The election has brought small signs of change to a Bosnia where institutional fragmentation has cemented ethnic division, reports Nicholas Walton.
The worldwide network in sales of nuclear technology created by the Pakistani scientist Abdul Qadeer Khan is a key element in the stand-off between Tehran and Washington, says Gordon Corera.
The authorities in Islamabad have many ways to ensure the right result in elections. Irfan Husain tells some tales from the polling booth.
The George W Bush administration, embarrassed by intelligence leaks and under siege over Iraq and Afghanistan, may seek electoral fortune by raising tensions with Tehran.
Pervez Musharraf's military rule has led to growing Talibanisation and rising al-Qaida influence in Pakistan. As internal opposition to his policies mounts, Shaun Gregory asks: how long will the United States continue to support him?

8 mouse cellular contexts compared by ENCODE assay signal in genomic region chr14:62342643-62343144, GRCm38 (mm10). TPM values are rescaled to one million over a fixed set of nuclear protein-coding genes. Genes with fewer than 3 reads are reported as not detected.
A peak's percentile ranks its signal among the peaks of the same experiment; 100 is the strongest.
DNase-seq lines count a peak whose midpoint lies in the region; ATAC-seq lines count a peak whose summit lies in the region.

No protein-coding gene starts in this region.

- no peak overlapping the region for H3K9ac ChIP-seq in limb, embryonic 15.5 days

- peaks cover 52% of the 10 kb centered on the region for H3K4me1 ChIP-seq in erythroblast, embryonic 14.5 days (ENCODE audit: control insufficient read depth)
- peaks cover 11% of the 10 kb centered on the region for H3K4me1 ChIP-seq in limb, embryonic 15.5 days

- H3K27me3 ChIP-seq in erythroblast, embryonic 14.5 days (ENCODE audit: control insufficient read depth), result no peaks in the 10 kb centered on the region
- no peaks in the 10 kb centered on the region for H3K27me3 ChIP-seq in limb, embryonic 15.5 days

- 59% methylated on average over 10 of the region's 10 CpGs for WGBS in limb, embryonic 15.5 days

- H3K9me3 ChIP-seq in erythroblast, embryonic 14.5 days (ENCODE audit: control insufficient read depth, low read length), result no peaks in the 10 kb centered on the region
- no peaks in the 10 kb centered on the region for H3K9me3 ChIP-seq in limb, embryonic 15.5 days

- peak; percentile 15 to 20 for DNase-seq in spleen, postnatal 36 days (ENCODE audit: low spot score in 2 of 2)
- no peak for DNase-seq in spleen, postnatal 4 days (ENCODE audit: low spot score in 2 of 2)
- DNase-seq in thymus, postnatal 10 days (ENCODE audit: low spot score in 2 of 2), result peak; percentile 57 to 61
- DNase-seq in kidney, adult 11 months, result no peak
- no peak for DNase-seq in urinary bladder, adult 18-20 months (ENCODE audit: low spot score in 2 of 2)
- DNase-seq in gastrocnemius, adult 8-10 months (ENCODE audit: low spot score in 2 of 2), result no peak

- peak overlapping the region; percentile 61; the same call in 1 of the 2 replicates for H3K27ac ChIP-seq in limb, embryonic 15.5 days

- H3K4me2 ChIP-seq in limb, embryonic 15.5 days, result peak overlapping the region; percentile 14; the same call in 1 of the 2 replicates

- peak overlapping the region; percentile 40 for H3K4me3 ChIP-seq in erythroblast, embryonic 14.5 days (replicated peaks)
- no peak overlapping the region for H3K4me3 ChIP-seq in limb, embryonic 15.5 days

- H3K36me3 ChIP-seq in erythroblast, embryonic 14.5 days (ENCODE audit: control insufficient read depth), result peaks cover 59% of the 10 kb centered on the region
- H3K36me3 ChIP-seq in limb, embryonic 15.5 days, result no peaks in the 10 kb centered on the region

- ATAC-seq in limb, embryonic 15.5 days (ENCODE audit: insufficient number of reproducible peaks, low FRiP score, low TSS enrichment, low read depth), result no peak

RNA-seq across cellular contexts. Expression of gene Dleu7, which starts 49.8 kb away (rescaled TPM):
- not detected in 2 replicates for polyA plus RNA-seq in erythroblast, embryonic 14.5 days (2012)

In the immediate aftermath of the attacks on New York and Washington on 11 September 2001, the United States gave the Pakistani regime of General Pervez Musharraf little option but to join the "war on terrorism" it was intent on pursuing.
The United States plan to "lock down" Baghdad highlights the imbalance between the "long war's" expensive, ineffective military strategy and a cheap, devastating insurgency.
The successes of a new generation of jihadi militants in Iraq and Afghanistan suggest that the United States is losing the first phase of its long war.
Israel and Syria's longstanding cold peace cannot last in a region redefined by the 2006 conflict in Lebanon, says Abigail Fielding-Smith.